“The progressive development of man is vitally dependent on invention. It is the most important product of his creative brain. Its ultimate purpose is the complete mastery of mind over the material world, the harnessing of the forces of nature to human need.” (Tesla 619). Nikola Tesla is responsible for harnessing the power of Niagara Falls with the use of alternating current (AC) motors, thereby electrifying America and the world. It was Tesla who patented the wireless technology that made all radio and television transmissions possible. Nikola Tesla’s legacy can be seen in everything from radio controlled (R/C) devices, to neon and fluorescent lighting, x-rays and even guided missiles. Yet despite all of Tesla’s technological contributions to society, somehow Tesla’s part in these contributions was overlooked and he has been left out of the pages of history. You may well ask, how could that be possible?
Nikola Tesla was brought into this world in poverty in the Austro-Hungarian Empire and died with slightly less wealth than that with which he was born. Nikola was born at the stroke of midnight during an extraordinary electrical storm in 1856 in a remote area of the Balkan Peninsula known as Lika. Nikola’s father, Milutin, and his mother, Djuka, were both Serbian. Tesla’s Father was an Orthodox priest, as well as a writer and poet. At a young age Nikola had a desire to learn, and he would immerse himself in his father’s library. In school, mathematics was Nikola’s favorite subject and the one in which he truly excelled (Raybak 36). When given a complex problem to solve, he needed neither a blackboard nor a sheet of paper to accomplish the task because of his almost photographic memory. As a child, Nikola loved to read and retained knowledge extremely well. He also learned several foreign languages. This enabled him to read far more than what was written in his native Serbo-Croatian.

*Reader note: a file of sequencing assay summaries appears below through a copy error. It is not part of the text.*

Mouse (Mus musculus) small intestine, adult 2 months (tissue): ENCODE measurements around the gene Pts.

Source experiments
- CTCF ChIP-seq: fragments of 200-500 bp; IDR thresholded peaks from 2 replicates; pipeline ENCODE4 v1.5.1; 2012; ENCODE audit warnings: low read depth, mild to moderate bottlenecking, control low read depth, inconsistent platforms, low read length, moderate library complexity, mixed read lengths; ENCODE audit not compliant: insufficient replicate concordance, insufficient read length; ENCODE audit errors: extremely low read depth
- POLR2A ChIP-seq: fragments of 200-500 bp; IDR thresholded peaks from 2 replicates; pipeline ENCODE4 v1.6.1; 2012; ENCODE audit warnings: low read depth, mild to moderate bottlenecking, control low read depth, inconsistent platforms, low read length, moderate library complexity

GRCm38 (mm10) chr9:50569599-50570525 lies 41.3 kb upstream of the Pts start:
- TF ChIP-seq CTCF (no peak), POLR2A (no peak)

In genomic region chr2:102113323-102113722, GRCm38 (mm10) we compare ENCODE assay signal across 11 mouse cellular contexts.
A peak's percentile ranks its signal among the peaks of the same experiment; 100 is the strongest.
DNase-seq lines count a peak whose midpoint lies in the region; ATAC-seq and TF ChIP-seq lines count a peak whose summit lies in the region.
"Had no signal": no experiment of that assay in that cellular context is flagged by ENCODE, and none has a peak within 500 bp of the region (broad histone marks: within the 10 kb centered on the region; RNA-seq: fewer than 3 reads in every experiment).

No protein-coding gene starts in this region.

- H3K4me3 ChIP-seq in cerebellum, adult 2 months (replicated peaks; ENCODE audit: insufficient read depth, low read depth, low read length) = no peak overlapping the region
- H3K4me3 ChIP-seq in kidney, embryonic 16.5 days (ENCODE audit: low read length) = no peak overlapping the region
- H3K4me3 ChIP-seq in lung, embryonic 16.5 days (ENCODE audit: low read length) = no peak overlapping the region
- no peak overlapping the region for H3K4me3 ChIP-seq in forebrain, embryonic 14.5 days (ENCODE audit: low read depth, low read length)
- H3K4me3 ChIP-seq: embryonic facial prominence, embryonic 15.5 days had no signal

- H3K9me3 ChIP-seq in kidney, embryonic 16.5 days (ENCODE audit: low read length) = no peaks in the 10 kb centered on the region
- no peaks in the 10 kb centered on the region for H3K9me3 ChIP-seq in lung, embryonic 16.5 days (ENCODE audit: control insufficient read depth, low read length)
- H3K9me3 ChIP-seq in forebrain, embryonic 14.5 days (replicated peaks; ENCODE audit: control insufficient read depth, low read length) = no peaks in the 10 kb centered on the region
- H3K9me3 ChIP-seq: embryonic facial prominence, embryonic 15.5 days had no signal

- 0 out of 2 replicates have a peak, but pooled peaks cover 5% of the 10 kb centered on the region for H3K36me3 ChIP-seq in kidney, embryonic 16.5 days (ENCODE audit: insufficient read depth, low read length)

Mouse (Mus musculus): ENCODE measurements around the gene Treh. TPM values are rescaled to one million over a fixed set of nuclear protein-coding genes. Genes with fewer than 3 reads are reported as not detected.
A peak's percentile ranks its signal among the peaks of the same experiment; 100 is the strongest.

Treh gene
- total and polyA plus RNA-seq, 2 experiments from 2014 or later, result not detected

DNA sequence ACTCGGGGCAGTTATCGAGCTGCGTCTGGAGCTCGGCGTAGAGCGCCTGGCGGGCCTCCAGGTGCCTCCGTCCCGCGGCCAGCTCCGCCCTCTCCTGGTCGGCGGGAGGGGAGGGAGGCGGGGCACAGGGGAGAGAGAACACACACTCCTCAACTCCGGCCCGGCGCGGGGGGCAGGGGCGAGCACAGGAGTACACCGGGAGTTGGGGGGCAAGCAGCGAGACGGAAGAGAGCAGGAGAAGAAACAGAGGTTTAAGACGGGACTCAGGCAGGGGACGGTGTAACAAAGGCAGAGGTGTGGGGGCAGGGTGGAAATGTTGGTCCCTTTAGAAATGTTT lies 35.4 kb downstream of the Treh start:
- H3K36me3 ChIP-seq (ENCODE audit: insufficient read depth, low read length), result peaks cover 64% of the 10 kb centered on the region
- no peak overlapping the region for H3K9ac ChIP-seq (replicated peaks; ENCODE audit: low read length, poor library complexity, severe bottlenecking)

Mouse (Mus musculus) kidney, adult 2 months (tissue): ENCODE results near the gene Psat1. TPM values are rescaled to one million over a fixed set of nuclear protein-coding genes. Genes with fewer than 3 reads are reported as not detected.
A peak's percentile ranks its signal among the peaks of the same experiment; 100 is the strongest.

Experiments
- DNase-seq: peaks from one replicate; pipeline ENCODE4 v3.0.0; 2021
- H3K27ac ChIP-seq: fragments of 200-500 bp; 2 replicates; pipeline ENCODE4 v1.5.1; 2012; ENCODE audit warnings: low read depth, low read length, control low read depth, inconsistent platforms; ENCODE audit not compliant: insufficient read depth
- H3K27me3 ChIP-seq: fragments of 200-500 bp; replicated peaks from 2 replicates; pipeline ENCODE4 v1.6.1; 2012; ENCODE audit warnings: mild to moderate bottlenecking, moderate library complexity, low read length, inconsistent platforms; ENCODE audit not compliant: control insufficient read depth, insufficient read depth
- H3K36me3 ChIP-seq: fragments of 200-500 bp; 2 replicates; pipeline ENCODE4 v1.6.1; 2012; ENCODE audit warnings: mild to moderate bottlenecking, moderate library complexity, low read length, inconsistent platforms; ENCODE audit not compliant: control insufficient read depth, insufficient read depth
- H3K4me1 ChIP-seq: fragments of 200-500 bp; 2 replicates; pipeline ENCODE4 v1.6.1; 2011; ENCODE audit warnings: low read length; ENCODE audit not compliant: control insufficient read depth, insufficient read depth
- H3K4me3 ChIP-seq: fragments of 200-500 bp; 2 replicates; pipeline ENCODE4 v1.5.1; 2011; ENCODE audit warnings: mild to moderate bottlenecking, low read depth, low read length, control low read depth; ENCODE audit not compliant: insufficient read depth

Tesla’s father worried that engineering would take many years...